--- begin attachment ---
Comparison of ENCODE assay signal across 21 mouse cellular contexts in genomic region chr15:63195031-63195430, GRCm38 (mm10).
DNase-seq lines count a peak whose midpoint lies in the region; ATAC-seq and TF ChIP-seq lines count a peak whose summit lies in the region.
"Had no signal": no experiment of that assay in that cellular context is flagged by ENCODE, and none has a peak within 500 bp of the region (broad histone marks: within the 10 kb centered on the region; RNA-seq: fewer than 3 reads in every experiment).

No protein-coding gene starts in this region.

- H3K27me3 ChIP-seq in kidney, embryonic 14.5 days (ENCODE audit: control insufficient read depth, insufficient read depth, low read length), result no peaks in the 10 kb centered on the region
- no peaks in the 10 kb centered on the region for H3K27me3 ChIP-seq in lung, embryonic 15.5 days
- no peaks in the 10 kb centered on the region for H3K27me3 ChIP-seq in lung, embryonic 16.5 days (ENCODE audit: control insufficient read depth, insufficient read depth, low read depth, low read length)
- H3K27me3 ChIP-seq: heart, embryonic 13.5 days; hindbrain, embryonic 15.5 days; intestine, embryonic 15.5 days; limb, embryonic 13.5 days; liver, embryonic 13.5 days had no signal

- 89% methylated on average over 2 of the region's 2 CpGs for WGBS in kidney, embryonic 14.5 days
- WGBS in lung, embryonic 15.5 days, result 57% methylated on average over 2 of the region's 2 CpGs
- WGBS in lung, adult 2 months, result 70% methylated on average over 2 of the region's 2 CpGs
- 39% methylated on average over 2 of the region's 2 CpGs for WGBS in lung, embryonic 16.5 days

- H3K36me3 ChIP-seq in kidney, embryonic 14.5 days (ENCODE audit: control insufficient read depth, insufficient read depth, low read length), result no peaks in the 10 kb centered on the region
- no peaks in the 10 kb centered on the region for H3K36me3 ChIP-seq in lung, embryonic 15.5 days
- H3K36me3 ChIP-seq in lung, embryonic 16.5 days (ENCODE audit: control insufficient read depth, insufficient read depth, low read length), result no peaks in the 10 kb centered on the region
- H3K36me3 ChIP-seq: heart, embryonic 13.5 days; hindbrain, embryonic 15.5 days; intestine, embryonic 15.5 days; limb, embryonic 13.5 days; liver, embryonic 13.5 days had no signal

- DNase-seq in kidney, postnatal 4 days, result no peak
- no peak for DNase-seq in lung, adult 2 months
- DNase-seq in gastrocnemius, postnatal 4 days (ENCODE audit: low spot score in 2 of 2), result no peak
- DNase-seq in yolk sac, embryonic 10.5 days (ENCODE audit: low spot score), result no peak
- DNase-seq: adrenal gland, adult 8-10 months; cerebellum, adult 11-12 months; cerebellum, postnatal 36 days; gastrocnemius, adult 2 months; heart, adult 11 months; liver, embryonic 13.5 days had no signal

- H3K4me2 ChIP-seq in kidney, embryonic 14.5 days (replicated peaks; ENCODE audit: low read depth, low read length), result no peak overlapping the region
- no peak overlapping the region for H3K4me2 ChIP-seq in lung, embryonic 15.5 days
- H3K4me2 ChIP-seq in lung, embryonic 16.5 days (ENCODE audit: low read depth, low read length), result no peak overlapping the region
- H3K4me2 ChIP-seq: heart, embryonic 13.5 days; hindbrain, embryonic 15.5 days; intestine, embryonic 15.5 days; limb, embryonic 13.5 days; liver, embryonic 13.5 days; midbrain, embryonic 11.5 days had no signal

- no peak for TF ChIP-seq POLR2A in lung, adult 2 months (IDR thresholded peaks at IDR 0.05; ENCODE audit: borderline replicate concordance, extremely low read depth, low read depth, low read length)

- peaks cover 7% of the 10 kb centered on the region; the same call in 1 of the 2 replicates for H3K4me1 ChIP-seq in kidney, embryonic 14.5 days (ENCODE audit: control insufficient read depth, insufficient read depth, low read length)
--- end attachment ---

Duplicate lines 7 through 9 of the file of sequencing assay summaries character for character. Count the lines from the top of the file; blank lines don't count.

- no peaks in the 10 kb centered on the region for H3K27me3 ChIP-seq in lung, embryonic 16.5 days (ENCODE audit: control insufficient read depth, insufficient read depth, low read depth, low read length)
- H3K27me3 ChIP-seq: heart, embryonic 13.5 days; hindbrain, embryonic 15.5 days; intestine, embryonic 15.5 days; limb, embryonic 13.5 days; liver, embryonic 13.5 days had no signal

- 89% methylated on average over 2 of the region's 2 CpGs for WGBS in kidney, embryonic 14.5 days